Moving Day: You Can Never Go Home Again

Monday, September 8, 2014 | 1 Comment(s)

I said goodbye to my latest residence last week (pictured).  I'm leaving Amherst after the better part of a decade.  Sure, I'm only moving about 40 minutes away, but the move is as symbolic as it is structural. 

I Got 99 Problems and the Neighbors are 3 of Them
This town has been a time of transformation for me.  I got engaged, became a doctor, got a second puppy, and got married in this house.  Those are some major milestones.  Amherst is the first place I've really settled since living at home with my parents.

Amherst was also my first attempt at community.  If I was gonna stay put, I figured, I might as well seek out the benefits of being a relatively big fish in a relatively small pond.  One thing I learned from this swimming expedition is that small ponds have relatively few warm pockets, and therefore the fish all tend to huddle in those areas.  And that destination-based socialization, is a form of community.  A shared love of particular establishments and the safety, comfort, and ambiance they provide.  Like a shared homestead for you and your friends, a coffee shop can become a living room, and a bar a dining room. 

I found happiness inside these established parameters.  I knew all the faces, I've felt the love shared between barstools, and I still always smile inwardly when I hear one of my nicknames echoing off the concrete sidewalks of Main Street.  I may even have been called a "townie" a few times.

So why move now?  Why lug 8 years worth of sediment and sentiment into the overgrowth of Easthampton where the residential spaces are so spread out I can't even pick up any of my neighbors' Wifi networks?  It's certainly not for the coffee (not sure Easthampton even has a solid coffee shop yet).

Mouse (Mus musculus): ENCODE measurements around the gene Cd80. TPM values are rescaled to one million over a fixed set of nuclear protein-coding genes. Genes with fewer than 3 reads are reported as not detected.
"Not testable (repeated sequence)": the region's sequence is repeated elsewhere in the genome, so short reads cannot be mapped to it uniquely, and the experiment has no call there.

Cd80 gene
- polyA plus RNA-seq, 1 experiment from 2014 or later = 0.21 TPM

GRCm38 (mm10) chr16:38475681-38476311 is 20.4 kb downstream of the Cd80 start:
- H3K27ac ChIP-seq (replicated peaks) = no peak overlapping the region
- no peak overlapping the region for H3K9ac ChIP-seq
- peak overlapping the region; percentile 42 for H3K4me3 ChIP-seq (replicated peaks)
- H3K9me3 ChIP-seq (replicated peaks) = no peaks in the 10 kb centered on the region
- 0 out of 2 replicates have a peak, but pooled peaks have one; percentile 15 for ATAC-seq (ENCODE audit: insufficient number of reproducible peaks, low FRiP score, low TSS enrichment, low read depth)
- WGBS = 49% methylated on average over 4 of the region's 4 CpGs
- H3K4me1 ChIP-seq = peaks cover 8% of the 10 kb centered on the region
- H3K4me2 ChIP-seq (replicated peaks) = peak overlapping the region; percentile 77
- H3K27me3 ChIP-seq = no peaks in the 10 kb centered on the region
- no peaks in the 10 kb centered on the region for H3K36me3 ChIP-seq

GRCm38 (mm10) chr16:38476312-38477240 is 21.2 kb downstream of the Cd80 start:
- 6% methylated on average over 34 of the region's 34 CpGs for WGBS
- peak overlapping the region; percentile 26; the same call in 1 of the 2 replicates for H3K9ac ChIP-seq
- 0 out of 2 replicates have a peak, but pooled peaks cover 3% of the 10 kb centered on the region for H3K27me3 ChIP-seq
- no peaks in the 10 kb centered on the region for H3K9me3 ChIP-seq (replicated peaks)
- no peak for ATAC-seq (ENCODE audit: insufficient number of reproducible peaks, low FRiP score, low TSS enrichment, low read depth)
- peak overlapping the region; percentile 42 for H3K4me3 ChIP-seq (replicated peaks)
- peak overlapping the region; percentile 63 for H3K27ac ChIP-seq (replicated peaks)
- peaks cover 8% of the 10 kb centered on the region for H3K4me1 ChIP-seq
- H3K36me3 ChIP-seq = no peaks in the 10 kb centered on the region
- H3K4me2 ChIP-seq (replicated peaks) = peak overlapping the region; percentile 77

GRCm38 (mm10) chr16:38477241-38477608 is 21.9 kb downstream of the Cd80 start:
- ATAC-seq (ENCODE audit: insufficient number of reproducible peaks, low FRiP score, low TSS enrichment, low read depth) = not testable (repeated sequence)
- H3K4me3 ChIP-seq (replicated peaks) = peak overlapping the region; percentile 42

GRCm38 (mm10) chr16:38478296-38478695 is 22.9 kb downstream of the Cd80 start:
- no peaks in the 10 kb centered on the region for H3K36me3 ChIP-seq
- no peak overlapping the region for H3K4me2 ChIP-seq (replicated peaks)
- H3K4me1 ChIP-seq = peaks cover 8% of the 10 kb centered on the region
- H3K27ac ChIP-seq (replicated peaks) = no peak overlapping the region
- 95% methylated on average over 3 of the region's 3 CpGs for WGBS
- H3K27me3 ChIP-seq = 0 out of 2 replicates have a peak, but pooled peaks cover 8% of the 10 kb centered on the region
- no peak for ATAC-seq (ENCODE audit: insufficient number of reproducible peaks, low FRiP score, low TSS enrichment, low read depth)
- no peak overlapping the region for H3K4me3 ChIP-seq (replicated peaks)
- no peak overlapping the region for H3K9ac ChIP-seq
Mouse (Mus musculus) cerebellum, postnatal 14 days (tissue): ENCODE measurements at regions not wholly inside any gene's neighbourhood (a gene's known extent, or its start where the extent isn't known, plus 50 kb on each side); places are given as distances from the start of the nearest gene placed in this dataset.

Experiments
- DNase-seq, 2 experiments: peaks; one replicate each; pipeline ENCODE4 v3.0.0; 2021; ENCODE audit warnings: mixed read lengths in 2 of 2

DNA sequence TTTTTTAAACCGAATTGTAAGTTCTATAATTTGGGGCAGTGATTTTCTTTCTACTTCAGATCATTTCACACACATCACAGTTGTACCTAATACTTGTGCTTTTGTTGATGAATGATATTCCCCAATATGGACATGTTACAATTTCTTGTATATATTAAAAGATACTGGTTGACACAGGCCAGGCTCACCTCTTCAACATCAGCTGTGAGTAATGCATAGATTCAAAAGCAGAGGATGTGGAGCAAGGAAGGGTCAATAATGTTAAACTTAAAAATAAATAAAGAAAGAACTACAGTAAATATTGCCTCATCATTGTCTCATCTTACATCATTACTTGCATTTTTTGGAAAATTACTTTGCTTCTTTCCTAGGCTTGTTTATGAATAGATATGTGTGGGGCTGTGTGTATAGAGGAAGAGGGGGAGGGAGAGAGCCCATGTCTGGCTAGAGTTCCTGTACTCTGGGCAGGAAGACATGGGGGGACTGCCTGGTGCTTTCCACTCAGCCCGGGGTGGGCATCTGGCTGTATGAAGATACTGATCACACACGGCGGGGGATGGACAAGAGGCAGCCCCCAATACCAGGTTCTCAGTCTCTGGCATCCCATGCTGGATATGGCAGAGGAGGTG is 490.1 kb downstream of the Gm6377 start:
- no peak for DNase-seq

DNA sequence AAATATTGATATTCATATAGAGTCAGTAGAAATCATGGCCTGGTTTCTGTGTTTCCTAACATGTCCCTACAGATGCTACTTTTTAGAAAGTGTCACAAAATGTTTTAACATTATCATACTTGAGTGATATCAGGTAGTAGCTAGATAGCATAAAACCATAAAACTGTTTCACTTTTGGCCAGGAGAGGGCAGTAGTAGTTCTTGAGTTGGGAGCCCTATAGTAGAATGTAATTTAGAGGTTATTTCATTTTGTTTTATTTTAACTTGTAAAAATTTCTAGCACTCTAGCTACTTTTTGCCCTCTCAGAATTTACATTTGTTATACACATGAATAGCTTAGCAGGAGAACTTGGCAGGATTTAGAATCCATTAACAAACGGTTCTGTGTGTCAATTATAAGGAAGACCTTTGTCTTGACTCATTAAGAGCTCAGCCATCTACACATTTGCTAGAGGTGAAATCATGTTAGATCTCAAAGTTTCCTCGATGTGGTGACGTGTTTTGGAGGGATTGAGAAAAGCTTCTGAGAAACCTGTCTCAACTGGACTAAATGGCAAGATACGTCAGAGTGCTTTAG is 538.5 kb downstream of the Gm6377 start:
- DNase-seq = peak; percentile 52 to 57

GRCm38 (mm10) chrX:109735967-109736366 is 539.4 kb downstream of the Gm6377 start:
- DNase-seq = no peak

The major difference, simultaneous to the transformation in me, is that now we live in the land of making a date to get coffee, instead of just meeting at the cafe and hoping to see such and such a person.  My wife and I have begun the process of making a community actively instead of being part of one passively. 

Don't get me wrong here; passive community is all the rage.  For singles looking to mingle, often they aren't trying to meet up with any one person, but rather they go out in hopes of finding some strange(rs) to acquaint themselves with.  If you don't believe me, ask some hipsters.  I guarantee they'll be able to tell you which bar they head to when they want to see their friends.  Rarely, however, have I found that they can also tell you who they are going to see. Specifically.  

Personally speaking, I'm sick of the passive in my life.  I'm tired of waiting for something to happen where I'm at, and I'm ready to make something happen wherever I am.  I'm tired of this "set a time and place and I'll see if I can make it." That's just the grown-up equivalent of college's, "I'd love to hang out if I don't hear of anything better to do before then." It's like continuing to date someone who is just not that into you . . . and then wondering why he or she never calls. 

And so as I swept up the warren of dust-bunnies left without a den, and vacuumed away all the traces of where I began my married life, I know I'll look back wistfully. I'll think back and remember the dinners we ate at that lift-top coffee table, and the winter when it rained branches down upon us.  I'll recall our new love and my first backyard.  

My parents still talk so enthusiastically about their first house together in Bethesda, Maryland (and their last house without kids), it is as if the structure itself embodies the carefree devil-may-care lifestyle they imagine life might have been like without kids.  I can see myself looking back at this house and feeling the same way.

But now is not the time to look back, we are to busy with forging ahead.

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